Results and discussion

Design principle of flow parallel synthesizer

To date, parallel type of microreactors have been mainly concerned for the purpose of high-throughput production38,39,40,41,42,43,44. In this work, the concept of parallelization is used to develop the new approach for the reaction screening and optimization of chemistry. The metal-based flow parallel synthesizer in Fig. 2 (Supplementary Fig. 1, see Supplementary Information for the details) is an assembly of multiple modules with specific functions. These modules are a flow distributor embedded with a baffle disc, two inlets at the bottom of the distributor, a set of independent individual outlets connected to the same number of mixers and a set of coiled capillaries of microreactors45.

Fig. 2: Flow parallel synthesizer for multiplex synthesis.

a Schematic diagram and b photographs of the flow parallel synthesizer assembled with 16 capillaries to which the reagent injected by two main inlets at the bottom is uniformly supplied in upward flow through a reservoir type of distributor, consecutively merged with diverse building blocks at each T-mixer.

One main design consideration was to ensure even flow distribution to the feed lines from the distributor in spite of clogging or in the presence of separate side feeds. Another consideration was the potential to decouple the flow of the main species stream from the flows of the building block species. All the modules and components were modelled using a 3D CAD (Computer-Aided Design) program to arrive at the design shown in Fig. 2a. The baffle discs with complex structures in the distributor were fabricated by 3D metal printing, and the components and modules were made by computer numerical control (CNC) machining. The manufactured modules were assembled by connecting to stainless-steel capillaries and pumps using union-type, T-type and bending-type Swagelok connectors, rendering a complete setup of metal-based parallel flow synthesizer as shown in Fig. 2b.

Figure 3a shows a schematic of the flow parallel synthesizer of Fig. 2a. Typically, the main species is introduced through both or one of the two main inlets (D1 and D2) located at the bottom of the distributor, and cleaning liquid would be in-need introduced through the inlets. The distributor sends out equal amounts of the main species through n number of capillary feed lines, n being 16 in this case. Two coiled capillaries connected to both sides of T-mixer induce certain pressure drop as calculated in Supplementary Fig. 2, and it acts as a back pressure regulator to render the reliable flow distribution of main reagent at a few different flow rates of building blocks. The building blocks to react with the main species are introduced through 16 independent inlets (I1 through I16) to each individual T-mixers (T1 through T16) to be mixed with the main species. The mixed solutions proceed to individual capillary microreactors (R1 through R16) for 16 independent reactions. These coiled capillary reactors are equipped with heating units for independent temperature control, as revealed by the IR imaging at two different temperatures, 75 and 100 °C (Supplementary Fig. 3). Peristaltic pumps (P1P3) are installed for individual residence time adjustment in three capillaries. The system showed uniform flow distribution in the capillaries (R4R16) regardless of the flow rate changes in the three capillaries (R1R3). This is a phenomenon occurring due to the gravity predominantly acting on the system with a baffle-structure damper, creating a passively driven buffering effect46,47. The assembled actual flow parallel synthesizer, occupying an area of 35 cm × 35 cm, is shown in Fig. 3b.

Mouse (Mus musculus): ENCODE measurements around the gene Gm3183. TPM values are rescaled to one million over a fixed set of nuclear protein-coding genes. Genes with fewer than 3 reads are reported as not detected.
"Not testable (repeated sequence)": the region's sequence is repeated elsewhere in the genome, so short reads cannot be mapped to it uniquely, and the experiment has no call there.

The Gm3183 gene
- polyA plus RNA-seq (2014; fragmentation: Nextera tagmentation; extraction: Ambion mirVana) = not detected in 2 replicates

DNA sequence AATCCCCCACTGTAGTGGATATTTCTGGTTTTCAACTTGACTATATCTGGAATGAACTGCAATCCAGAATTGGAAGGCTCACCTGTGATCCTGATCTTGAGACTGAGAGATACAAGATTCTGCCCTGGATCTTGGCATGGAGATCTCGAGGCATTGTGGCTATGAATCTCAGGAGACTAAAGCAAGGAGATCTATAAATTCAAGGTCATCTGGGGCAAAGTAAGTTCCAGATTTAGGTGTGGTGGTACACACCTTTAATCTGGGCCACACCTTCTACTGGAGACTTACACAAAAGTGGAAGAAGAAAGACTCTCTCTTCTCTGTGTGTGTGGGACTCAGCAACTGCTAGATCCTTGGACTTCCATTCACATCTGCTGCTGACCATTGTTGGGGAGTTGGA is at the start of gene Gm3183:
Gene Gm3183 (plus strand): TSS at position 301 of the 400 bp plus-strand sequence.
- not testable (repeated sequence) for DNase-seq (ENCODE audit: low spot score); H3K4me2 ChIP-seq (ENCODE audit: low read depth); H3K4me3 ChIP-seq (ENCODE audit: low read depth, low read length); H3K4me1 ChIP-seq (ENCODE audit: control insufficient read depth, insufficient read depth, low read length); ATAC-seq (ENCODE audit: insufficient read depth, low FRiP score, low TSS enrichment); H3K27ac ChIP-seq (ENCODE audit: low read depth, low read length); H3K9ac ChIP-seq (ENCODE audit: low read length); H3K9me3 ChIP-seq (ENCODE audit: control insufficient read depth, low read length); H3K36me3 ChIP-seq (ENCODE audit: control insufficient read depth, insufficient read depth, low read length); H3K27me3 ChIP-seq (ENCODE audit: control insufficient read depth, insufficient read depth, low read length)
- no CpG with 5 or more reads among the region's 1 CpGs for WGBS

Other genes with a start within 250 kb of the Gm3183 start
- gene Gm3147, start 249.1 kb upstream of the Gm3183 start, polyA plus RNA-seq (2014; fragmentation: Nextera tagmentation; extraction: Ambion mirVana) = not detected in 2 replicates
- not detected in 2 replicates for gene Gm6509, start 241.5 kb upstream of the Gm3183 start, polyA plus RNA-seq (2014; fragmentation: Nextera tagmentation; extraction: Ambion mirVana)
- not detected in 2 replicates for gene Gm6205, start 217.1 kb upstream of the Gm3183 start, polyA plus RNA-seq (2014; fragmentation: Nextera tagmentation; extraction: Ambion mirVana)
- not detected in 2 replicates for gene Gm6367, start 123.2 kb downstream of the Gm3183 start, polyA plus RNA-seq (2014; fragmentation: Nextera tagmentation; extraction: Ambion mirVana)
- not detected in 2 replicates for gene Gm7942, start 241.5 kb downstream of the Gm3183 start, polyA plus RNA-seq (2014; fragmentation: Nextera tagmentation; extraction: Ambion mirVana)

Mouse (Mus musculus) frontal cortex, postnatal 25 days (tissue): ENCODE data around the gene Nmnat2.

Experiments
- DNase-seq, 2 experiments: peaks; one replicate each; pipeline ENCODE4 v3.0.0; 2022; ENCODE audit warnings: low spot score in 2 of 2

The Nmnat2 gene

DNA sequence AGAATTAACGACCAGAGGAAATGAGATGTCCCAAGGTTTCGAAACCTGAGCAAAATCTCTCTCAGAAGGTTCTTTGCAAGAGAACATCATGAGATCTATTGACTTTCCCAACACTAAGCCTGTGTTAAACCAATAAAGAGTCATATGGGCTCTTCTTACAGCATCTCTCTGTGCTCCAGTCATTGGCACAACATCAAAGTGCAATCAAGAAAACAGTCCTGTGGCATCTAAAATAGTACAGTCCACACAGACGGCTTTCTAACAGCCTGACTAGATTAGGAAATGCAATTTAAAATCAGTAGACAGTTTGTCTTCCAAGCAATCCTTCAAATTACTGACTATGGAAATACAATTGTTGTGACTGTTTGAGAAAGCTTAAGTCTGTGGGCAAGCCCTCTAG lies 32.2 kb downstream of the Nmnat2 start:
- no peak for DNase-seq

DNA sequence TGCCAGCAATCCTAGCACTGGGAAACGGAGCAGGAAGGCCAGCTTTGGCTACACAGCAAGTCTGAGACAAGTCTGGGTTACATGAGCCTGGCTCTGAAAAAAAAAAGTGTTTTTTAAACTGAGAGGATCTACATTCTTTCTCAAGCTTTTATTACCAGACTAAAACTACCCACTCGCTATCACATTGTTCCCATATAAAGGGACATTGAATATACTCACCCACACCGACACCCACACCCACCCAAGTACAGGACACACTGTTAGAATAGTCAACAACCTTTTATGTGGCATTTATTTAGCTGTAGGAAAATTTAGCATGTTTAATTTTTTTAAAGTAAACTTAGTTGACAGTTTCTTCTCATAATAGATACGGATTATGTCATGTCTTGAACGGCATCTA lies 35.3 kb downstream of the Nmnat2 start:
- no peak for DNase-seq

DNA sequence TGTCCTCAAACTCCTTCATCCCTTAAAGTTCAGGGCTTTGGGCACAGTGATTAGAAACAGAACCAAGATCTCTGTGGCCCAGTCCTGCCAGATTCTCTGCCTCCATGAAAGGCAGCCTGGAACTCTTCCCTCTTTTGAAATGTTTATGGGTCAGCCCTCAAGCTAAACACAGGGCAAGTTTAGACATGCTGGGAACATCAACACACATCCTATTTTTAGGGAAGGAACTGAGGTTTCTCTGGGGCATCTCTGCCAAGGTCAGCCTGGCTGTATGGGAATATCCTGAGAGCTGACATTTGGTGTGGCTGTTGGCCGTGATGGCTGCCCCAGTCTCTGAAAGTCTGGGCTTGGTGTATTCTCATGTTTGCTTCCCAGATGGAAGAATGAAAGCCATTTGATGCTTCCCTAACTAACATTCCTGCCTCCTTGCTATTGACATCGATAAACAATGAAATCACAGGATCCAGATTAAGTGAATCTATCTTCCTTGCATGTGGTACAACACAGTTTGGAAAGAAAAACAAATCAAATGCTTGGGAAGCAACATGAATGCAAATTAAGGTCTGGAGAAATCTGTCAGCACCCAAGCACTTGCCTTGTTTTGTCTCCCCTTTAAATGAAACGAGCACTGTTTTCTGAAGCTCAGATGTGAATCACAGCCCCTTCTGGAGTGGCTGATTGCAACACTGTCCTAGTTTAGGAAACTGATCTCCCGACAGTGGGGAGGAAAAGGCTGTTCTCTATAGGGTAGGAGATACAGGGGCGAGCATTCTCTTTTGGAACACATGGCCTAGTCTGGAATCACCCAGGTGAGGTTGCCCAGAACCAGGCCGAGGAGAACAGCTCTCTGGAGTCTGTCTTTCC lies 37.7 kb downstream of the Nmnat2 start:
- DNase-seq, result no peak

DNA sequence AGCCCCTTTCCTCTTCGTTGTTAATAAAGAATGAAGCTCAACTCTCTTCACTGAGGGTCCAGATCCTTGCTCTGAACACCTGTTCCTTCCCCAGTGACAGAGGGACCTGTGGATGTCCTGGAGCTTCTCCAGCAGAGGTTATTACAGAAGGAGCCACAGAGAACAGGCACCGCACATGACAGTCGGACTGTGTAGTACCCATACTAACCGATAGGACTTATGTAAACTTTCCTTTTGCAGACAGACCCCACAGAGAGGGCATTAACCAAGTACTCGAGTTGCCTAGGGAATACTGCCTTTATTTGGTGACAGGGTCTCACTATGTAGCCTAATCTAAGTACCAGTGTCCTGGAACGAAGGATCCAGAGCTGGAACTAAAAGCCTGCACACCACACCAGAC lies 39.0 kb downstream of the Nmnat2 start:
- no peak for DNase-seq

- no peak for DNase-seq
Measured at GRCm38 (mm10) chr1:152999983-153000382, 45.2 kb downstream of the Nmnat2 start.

Fig. 3: Parallel flow platform setup for simultaneous synthesis of aryl diazonium libraries.

a Piping and instrument diagram and b photograph of a metal-based parallel flow platform setup for simultaneous synthesis of aryl diazonium libraries. The aryl diazonium reagent is injected through HPLC piston pump or diaphragm dosing Pump (D1, D2) into the reactor system, and distributed to 16 capillaries through the flow distributor. The building block reagents are introduced by syringe pumps (I1I8) and digital peristaltic pumps (I9I16). In addition, the Reglo Digital peristaltic pumps (P1P3) are used to individually control the residence time of corresponding capillaries. R1 is a capillary reactor composed of transparent PFA tubing for photoreaction, and R2R16 is composed of stainless-steel tubing.

To investigate the flow behaviour in the parallel synthesizer, computational fluid dynamics (CFD) analyses were conducted by utilizing the modelling results produced through the 3D CAD program (Supplementary Note 1, Supplementary Figs. 4, 68 and Supplementary Tables 1 and 2). The CFD results were also compared with the actual experimental flow rates (Supplementary Figs. 47 and Supplementary Tables 1 and 2). The uniformity of the flow distribution was quantified as a maldistribution factor (MF) that is a standard deviation of average mass flow rate at 16 capillaries. The numerical MF values at various flow rates are calculated to be less than 1%, while the experimental MF values measured by the collected amount of DMSO solvent as well as benzene diazonium tetrafluoroborate solution are less than 4% (Supplementary Figs. 4 and 5, Supplementary Table 1 and Supplementary Video 1). A low MF value corresponds to a more uniform flow distribution among capillaries45.